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Re: Feathering in coelurosaurs

At 10:51 2000-04-05 PDT, Matthew Bonnan wrote:

It is true that essentially all large birds have rather dull plumage.
However it is worth noting that many of the larger birds have brightly
coloured patches of skin or wattles usually in the head region (e. g.
Cassowaries, Cranes, Crowned Cranes, Ground Hornbills, New World Vultures,
some raptors etc.). These usually have some kind of signalling function to
conspecifics.  The same might well have been true of non-avian dinosaurs.

Large "reptiles" also tend to be dull (though some boids have rather
striking patterns), small squamata on the other hand can be extremely
bright-coloured and the same is true of small snakes and small turtles.
There does seem to be a definite correlation large size = dull color here,
perhaps simply because large animals do not need bright colours to
advertise their presence or to warn off predators (I'm poisonous/dangerous). 

Tommy Tyrberg

>Just to throw my hat in the ring here:
>Does anyone know of a large reptile that is brightly colored or even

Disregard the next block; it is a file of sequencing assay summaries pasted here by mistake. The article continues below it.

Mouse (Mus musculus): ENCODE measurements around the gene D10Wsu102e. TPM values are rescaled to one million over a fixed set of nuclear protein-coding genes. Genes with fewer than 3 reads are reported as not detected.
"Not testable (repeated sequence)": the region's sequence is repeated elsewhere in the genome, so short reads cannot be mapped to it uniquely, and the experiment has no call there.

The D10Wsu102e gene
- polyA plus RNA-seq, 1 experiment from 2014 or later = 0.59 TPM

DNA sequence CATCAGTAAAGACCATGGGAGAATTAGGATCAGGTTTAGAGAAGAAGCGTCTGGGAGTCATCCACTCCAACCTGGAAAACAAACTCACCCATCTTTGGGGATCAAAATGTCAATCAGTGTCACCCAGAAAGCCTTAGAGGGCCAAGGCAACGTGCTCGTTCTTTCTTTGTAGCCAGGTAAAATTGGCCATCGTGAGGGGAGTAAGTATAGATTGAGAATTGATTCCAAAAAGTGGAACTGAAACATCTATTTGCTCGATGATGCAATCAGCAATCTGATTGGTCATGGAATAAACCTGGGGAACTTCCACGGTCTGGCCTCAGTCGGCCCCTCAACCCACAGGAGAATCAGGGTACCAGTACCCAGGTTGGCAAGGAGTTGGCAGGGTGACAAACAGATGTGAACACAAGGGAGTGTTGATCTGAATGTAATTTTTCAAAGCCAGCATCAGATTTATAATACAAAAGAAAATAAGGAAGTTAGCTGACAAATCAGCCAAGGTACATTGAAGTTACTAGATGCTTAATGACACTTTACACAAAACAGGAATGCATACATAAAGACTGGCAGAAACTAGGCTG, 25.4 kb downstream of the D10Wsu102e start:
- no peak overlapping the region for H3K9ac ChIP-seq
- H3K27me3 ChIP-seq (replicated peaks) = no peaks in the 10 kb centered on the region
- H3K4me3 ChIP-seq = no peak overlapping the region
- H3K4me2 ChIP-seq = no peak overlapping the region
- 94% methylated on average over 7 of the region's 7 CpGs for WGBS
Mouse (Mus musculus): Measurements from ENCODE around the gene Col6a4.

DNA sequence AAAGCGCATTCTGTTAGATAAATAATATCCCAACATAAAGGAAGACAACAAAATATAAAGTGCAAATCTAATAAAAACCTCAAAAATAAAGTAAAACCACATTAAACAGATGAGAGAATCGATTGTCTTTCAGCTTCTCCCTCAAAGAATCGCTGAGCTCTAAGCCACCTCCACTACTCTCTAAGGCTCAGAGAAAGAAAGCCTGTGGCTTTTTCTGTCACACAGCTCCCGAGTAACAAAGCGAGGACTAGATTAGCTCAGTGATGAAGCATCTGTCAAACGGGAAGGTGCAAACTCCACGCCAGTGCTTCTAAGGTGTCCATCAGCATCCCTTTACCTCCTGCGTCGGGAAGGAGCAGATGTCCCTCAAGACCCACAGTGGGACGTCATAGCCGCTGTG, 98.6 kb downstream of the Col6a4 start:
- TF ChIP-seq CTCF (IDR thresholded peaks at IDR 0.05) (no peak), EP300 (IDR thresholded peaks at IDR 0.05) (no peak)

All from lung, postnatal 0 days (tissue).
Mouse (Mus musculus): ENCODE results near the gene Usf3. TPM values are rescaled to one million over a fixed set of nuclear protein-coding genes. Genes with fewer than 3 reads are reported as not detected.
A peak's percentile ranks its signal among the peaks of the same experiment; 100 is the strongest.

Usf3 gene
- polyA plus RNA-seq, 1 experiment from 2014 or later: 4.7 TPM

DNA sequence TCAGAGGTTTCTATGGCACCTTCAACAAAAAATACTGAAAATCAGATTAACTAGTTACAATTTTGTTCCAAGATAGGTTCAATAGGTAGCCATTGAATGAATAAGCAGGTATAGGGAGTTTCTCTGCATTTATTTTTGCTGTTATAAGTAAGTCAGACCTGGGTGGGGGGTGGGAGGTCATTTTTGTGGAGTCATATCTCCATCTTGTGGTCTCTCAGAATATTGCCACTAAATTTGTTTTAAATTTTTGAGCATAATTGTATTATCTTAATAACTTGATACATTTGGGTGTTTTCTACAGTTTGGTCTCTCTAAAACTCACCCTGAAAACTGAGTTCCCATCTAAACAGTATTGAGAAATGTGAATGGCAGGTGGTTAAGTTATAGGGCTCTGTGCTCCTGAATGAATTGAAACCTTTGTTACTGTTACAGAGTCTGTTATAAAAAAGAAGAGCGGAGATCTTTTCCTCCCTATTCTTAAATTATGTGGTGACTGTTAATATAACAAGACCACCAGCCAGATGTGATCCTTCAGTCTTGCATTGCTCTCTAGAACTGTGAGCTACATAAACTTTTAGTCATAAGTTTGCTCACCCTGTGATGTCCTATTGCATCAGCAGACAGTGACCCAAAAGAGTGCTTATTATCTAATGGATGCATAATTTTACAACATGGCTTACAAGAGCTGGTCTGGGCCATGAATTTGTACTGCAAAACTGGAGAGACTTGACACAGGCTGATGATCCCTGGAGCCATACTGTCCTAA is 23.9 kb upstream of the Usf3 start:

>colorful?  As far as I know, crocs, large snakes (Anacondas, boids, etc.), 
>Galapagos turtles, and the like are all relatively dull colored animals, 
>even though all of these reptiles see in color (please correct me if I'm 
>wrong).  On the avian side of things, ostriches, emus, and other large 
>ground birds are relatively drab as well.  I don't pretend to know why this 
>is, but it's interesting.  What is it about getting larger in both these 
>groups that seems to dull their colors?
>If we use a phylogenetic bracket hypothesis, then, we might be able to say 
>this, if birds and crocodilians represent the living outgroups to dinosaurs: 
>(A) Since both crocs and birds have color vision, that would make it a 
>"primitive" or symplesiomorphic trait for dinosaurs and all ornithodirans; 
>(B) Based on this hypothesis, dinosaurs would have primitively had color 
>vision; (C) This might imply colorful patterns for display or deception, but 
>of course none of this testable.  Dinosaurs may have been drab animals when 
>they became larger, if the trend we observe in living avians and 
>crocodilians holds true for all archosaurs.  Are there any large archosaurs 
>that are very colorful?
>I suppose in the end, if the current relationships between dinosaurs and 
>birds and crocs hold, we can be reasonably sure that dinosaurs were 
>primitively color-seeing animals.  What colors they were, or if the large 
>dinos were color-impaired, is at the moment beyond the reach of a direct 
>scientific inquiry.  While we're all waiting for cloning to bring back 
>dinosaurs (and Matt Wedel will agree with me that sauropods should be the 
>first to be cloned), maybe an area of investigation would be to study skin 
>coloration in large and small archosaurs and see if there is some 
>integumentary reason for the "color change" with size.
>Matt Bonnan
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